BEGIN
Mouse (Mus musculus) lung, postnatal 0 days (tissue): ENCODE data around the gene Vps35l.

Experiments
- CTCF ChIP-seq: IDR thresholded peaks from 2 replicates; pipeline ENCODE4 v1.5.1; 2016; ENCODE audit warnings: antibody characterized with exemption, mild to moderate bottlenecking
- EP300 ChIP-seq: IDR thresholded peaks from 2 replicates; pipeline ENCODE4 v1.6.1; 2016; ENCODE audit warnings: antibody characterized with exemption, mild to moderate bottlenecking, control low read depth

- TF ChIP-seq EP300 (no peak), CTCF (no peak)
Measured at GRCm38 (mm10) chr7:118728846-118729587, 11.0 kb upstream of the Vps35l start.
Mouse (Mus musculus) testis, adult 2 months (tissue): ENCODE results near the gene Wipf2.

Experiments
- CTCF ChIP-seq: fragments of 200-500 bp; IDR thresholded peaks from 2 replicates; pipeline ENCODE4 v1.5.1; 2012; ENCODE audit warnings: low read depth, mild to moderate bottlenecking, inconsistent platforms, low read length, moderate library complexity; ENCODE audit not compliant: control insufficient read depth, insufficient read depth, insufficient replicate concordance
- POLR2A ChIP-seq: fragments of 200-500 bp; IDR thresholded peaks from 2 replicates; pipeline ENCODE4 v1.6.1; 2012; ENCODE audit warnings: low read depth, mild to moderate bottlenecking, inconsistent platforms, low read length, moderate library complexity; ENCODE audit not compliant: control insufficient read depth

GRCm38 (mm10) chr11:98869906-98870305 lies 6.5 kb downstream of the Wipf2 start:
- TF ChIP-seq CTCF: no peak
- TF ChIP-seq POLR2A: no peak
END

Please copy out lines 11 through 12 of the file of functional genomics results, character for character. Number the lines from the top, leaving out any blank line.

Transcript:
GRCm38 (mm10) chr11:98869906-98870305 lies 6.5 kb downstream of the Wipf2 start:
- TF ChIP-seq CTCF: no peak